Part Two in a series of posts about the CWI 2014 Summer Conference and the Civil War in 1864.
One of the great things about history is that anyone can study and contribute their own historical scholarship without the need of fancy credentials or even employment in a history-related field. History is all around us, and there are many ways to engage with it beyond the confines of an academic classroom. Even if you grew up hating high school history courses and their seemingly endless focus on “dates, dead people, and dust,” many people in their adult life eventually acknowledge the importance of history and accumulate enough historical knowledge to at least partially recognize their place in it.
The Civil War Institute’s 2014 Summer Conference at Gettysburg College demonstrated to me–perhaps better than any other conference I’ve attended–the benefits of academics and non-academics sharing historical knowledge with each other. Almost every history conference I’ve attended or participated in prior to last week was dominated by academic historians in the crowd and at the speaker’s podium, an environment that essentially consisted of academic historians talking to each other about topics that were mostly of interest to them and only them. I have no problem with academic conferences that are mostly composed of professional historians, but it was a really remarkable experience seeing so many non-academics at the CWI conference, both as attendees and participants. I met so many people who attended the conference not because they worked for a prestigious university that paid for their travels but because their love of Civil War history led them to spend their own hard-earned money and time at Gettysburg. People from a wide range of occupations came to see the conference, including high school teachers on summer break, people in business and law, and retired enthusiasts who now spend their time learning about history.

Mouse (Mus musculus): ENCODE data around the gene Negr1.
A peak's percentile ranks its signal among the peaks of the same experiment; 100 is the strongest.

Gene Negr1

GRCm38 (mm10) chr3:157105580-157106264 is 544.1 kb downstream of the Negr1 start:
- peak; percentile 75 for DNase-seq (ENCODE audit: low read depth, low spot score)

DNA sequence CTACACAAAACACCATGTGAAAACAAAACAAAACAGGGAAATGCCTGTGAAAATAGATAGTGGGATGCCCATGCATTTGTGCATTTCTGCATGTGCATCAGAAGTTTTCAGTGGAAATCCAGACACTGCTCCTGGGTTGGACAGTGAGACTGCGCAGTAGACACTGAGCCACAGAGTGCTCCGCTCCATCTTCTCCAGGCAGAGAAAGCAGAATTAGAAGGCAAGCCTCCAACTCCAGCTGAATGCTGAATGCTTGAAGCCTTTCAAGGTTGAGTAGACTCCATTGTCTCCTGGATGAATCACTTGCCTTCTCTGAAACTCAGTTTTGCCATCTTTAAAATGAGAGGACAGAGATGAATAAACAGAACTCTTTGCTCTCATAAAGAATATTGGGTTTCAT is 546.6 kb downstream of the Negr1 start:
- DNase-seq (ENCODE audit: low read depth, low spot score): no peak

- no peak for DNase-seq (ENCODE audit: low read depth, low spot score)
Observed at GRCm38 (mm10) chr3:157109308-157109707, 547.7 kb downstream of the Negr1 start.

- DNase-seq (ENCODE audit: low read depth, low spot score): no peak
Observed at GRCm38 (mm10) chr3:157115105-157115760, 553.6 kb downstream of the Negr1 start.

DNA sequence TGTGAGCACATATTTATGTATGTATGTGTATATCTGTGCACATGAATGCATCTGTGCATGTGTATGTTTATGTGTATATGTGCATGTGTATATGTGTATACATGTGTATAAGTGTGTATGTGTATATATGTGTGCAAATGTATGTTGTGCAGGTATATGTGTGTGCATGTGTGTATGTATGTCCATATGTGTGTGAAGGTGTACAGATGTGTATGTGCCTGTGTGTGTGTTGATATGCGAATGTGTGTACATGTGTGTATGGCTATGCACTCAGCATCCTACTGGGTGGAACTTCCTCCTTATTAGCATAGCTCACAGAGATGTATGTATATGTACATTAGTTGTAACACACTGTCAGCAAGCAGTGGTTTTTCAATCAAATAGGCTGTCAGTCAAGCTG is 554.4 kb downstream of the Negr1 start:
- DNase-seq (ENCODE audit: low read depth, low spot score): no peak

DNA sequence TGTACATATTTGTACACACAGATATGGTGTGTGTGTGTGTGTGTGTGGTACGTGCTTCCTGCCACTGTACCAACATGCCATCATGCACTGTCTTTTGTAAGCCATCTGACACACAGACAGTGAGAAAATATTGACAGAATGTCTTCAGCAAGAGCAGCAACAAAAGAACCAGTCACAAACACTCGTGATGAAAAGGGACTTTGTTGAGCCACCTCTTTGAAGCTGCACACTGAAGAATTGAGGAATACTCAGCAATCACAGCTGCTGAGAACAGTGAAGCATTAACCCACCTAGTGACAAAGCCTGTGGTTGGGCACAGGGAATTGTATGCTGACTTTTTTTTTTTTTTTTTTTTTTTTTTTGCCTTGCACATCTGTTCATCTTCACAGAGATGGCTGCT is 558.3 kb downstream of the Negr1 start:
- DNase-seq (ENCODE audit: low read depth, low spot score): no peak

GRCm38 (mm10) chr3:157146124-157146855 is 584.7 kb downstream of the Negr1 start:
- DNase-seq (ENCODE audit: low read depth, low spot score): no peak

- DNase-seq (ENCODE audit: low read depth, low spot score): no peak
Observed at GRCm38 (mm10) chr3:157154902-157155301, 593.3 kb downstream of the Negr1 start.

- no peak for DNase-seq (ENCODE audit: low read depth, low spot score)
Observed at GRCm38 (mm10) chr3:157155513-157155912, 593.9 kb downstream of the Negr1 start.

The presenters at CWI also came from a wide range of occupations. Emmanuel Dabney and Eric Leonard of the National Park Service, independent writer Megan Kate Nelson, high school teacher Kevin Levin, and Licensed Battlefield Guide Sue Boardman all demonstrated to me that one does not need to be a university professor to help shape the field of Civil War studies. I must also acknowledge the talents of Gordon Rhea, who participated in a sit-down interview with Gettysburg College professor Peter Carmichael on the first day of the conference. Rhea was a full-time lawyer in Washington, D.C. in the 1990s and 2000s when he wrote his trilogy of books on Ulysses S. Grant’s 1864 Overland Campaign in Virginia, essentially turning himself from a lawyer into a historian by nightfall (a fourth installment on the campaign is forthcoming). These books have become standard resources for analyzing the Overland Campaign and are doubtless included in the libraries of academic Civil War historians across the country. Rhea’s accomplishments are really amazing if you think about it. You don’t often see non-academics writing standard treatises on medical practices, quantum physics, or German literature. But that’s the great thing about history – anyone who’s interested can ostensibly contribute their interpretations of history without worrying about a lack of credentials. All you need is good evidence and interpretive skills to back up your claims.
As someone who has great reservations about pursuing a history Ph.D. or an academic career, it was inspiring to see so many public historians, students, and history enthusiasts contributing to the scholarly discussions that took place at CWI. While I haven’t completely ruled out the possibility of someday continuing my education, I’ve come away from this conference thinking I can get pretty far in the history world even if I choose to focus on my public history career without any further education. For now we’ll have to wait and see what happens on that front. Life as a public historian has been pretty great so far.